"5. From the Judgment of the High Court two appeals have come to this Court: one is a jail appeal by Kasab and the other is by the State of Maharashtra. The State's appeal seeks to challenge the acquittal of the other two accused by the trial court and affirmed by the High Court. The other two accused are impleaded in the State's appeal as Respondents No. 1 and 2. Kasab was unrepresented in the appeal preferred by him from jail and this Court, therefore, appointed Mr. Raju Ramachandran, senior advocate, assisted by Mr. Gaurav Agrawal, to represent him. He was thus able to get legal assistance of a standard and quality that is not available to a majority of Indian nationals approaching this Court against their conviction and sentence.

6. We may also state here that since it is a case of death sentence, we intend to examine the materials on record first hand, in accordance with the time-honoured practice of this Court, and come to our own conclusions on all issues of facts and law, unbound by the findings of the trial court and the High Court."




contd....

Rishabh Sancheti Advocate Supreme Court of India said...

Contd....
Triveniben v. State of Gujarat, (1989) 1 SCC 678

13. The main theme of the arguments on the basis of delay has been the inhuman suffering which a condemned prisoner suffers waiting to be executed and the mental torture it amounts to and it is in this background also that the parties argued at length about the starting point which should be considered for computing delay in execution of the sentence. On the one hand according to the petitioners the mental torture commences when the trial court i.e. the Sessions Court pronounces the judgment and awards capital punishment. However, learned Counsel also conceded that even the condemned prisoner knows that the judgment pronounced by the Sessions Court in the case of capital punishment is not final unless confirmed by the High Court. Mainly therefore it was contended that the real mental torture commences after the death sentence is confirmed by the High Court and therefore to consider the question of delay the time should be computed from the date of the High Court judgment On the other hand learned Attorney General contended that even if the judgment of confirmation by the High Court is passed in which capital punishment is awarded, invariably comes to this Court and this Court ordinarily grants leave and appeals are heard at length and it was therefore contended the delay in execution of the sentence really could be considered after the pronouncement of the final verdict by this Court and it is only after the final verdict is pronounced that it could be said that the judicial process has concluded. It is no doubt true that sometimes in these procedures some time is taken and sometimes even long time is spent. May be for unavoidable circumstances and sometimes even at the instance of the accused but it was contended and rightly so that all this delay upto the final judicial process is taken care of while the judgment is finally, pronounced and it could not be doubted that in number of cases considering the time that has elapsed from the date of the offence till the final decision has weighed with the courts and lesser sentence awarded only on this account.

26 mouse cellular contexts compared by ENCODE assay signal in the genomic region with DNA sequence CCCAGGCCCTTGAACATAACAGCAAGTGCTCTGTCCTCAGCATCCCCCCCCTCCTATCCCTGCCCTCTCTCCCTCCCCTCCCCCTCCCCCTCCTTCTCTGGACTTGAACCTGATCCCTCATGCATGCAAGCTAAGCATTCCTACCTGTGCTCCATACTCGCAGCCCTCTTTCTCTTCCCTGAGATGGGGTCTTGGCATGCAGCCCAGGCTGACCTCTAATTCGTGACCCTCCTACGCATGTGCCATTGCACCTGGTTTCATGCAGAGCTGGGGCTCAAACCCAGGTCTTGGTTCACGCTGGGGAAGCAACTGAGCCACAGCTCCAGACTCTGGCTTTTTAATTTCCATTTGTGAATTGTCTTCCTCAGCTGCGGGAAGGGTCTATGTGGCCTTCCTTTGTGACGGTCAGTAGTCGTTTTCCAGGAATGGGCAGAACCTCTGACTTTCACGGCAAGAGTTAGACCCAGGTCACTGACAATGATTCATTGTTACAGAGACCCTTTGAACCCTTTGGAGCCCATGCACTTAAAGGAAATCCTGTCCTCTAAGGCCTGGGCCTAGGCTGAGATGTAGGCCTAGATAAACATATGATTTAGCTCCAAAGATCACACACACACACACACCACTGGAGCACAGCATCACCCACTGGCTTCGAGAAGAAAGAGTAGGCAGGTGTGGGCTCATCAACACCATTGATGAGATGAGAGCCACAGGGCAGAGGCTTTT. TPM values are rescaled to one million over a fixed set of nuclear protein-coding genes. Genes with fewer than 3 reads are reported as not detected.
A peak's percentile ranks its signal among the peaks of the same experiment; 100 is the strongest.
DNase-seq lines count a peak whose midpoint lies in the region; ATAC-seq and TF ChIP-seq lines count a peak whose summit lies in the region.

Then, a search in the cause-title by his name does not reveal any review/curative petition.

Also, like some of the previous cases, the dismissal of his mercy petition by the President was not given any publicity. For someone who has killed 5 of his own children, it is difficult to see if an intimation to his family about rejection of his mercy petition, would have evoked any response from his family members.


Thus, crucial rights, as recognised in a series of Supreme Court judgments, ex-post-rejection of mercy petition, were not availed by /on behalf of Maganlal.